Although many residents worry that continued growth will reduce the presence of wildlife, there is still plenty of habitat left. Lakewood Ranch is surrounded by a ranch that is nearly as large as the community. Schroeder-Manatee Ranch encompasses 28,000 acres; there are several thousand head of beef cattle, 1,500 acres of citrus groves, a turf farm and tree farm, and 3,500 acres leased for vegetable farming. A guided tour of the ranching operations via charter bus is offered each fall during the Lakewood Ranch Tour of Homes; 10 tours went out last fall to meet the demand.  

6) Because it throws the biggest Halloween party in town.

This is a family-oriented community with a capital “F”—every public school is A-rated, after all—and Ranchers love a festival or civic gathering. The annual Halloween Boo Fest draws hundreds people of every age, many in creative costumes, to Lakewood Ranch Main Street. Holidays Around the Ranch is another big celebration, with its horse-drawn carriage rides and hot cocoa.

There are many more: the Art at the Ranch fine-art festival and Ovation, featuring performing arts organizations; Polo Under the Palms; the Suncoast Food and Wine Fest; Festa Italiana at Adventure Park. The monthly Music on Main street festival on Main Street draws visitors from Sarasota and Bradenton. And there’s a feeling of small-town Americana at most of these events; at the Memorial Day parade down Main Street last year, people were lined up five-deep to salute the veterans.

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7) Because one of the best seafood restaurants in town is miles from the Gulf.

We’re talking about the locally owned Lucky Pelican on Lake Osprey Drive, which earns raves for its raw bar and thumbs-up from TripAdvisor fans like KBH55, who wrote: “The BEST seafood in Sarasota! We have learned if we want to get a table without a wait we need to arrive by 5.” Nearby Lakewood Ranch Main Street has become a foodie destination, with Italian, Japanese, Scottish and American bistro-style eateries. It’s also home to a new Craft Growlers to Go and Tasting Room and the USF Culinary Innovation Lab, a teaching facility for USF’s hospitality program that can be rented for intimate private dinners prepared by expert chefs.

Literally hundreds of restaurants are sprinkled throughout the Ranch or just a few minutes west, in and around the new Mall at University Town Center. Some of them are among the region’s best.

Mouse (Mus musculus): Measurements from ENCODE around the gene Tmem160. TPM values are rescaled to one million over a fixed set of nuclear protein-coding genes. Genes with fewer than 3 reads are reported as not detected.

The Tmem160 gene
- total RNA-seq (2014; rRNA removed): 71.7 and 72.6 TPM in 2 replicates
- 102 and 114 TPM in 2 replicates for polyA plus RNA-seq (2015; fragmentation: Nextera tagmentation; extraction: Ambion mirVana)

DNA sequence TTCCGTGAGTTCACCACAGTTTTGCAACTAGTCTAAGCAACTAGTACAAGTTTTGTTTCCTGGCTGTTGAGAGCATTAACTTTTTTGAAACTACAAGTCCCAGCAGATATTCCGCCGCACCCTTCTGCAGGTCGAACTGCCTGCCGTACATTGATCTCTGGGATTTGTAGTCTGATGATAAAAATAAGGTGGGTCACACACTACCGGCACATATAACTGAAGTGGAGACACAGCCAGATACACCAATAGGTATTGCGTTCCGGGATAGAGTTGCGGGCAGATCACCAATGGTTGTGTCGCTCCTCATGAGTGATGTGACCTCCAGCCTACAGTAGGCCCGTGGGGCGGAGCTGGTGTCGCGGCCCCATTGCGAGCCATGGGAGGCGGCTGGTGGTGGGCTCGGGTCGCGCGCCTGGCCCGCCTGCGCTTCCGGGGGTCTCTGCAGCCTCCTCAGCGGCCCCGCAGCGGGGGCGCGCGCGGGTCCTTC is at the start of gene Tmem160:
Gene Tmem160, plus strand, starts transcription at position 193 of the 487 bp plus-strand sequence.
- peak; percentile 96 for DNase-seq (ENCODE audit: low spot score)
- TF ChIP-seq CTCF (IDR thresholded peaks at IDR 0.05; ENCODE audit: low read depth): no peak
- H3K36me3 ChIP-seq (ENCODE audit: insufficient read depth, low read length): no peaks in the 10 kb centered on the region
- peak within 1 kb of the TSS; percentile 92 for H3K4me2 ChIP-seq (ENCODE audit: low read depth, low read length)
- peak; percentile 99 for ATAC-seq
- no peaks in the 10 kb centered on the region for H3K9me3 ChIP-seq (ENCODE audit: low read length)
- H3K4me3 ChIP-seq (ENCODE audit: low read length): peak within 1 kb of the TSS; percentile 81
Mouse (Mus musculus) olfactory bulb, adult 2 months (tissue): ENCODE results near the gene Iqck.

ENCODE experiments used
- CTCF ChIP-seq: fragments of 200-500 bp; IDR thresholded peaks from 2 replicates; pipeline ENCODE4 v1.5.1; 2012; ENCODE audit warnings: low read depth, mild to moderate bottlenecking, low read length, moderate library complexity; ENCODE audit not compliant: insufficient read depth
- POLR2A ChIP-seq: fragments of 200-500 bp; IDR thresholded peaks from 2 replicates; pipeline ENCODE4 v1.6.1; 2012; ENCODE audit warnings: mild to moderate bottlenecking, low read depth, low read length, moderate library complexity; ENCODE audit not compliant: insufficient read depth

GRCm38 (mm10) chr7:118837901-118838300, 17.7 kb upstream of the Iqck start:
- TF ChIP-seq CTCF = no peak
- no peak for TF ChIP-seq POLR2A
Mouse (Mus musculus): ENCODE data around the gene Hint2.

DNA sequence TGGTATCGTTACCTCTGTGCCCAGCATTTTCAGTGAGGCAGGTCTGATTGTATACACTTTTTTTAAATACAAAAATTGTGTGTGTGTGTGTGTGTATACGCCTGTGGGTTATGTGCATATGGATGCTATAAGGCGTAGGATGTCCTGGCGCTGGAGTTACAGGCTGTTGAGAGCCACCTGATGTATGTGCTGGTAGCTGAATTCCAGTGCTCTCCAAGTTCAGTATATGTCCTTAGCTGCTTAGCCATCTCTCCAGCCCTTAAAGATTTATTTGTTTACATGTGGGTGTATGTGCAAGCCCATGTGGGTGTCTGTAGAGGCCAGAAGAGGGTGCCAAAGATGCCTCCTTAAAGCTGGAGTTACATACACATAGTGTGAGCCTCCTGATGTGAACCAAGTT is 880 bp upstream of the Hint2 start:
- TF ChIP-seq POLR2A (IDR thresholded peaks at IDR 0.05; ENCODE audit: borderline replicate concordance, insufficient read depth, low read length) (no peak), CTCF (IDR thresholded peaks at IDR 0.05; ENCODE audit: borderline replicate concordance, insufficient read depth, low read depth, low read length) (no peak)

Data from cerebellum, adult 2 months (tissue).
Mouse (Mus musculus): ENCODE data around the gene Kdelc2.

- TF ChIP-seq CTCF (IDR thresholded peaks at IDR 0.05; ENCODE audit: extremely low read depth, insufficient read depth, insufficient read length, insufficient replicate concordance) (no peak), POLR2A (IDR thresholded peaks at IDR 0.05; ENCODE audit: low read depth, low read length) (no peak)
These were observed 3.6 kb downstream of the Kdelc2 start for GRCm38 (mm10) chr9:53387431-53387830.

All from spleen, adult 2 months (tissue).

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8) Because you’re minutes away from some of the best shopping in Southwest Florida.

If anyone doubted the center of Sarasota has been moving east, the shiny new Mall at UTC confirmed that demographic trend. The mall has more than 100 stores, many of them high-end, along with anchors Dillards, Macy’s and Saks Fifth Avenue, and University Parkway has burgeoned with retail as well. In addition, homegrown boutiques along Main Street offer apparel, home accessories and more. Today Ranchers are in the middle of the most diverse shopping experience between Tampa and Fort Myers.

9) Because you can get there from here.

One of the best things about Lakewood Ranch is how easy it is to leave. It’s right next to I-75, which gives you instant access north and south. “You can zip up to a Tampa Bay Lightning game, zip over to the Straz Center [both in Tampa],” says Kasten. “When I need to fly out, I can check the schedules at four different regional airports—Sarasota-Bradenton, Tampa, St. Pete and Punta Gorda.”

People who work in Tampa Bay can choose to live in Lakewood Ranch and commute, and many of them do. You’re also just a 20-minute drive away from downtown Sarasota and its cultural offerings and a few minutes more to the beaches.

The one fly in the ointment: Traffic. The new mall and record tourism have been creating congestion around the Ranch in the last few years, but the new diverging diamond interchange, the first of its kind in Florida, recently completed at University Parkway is making an improvement.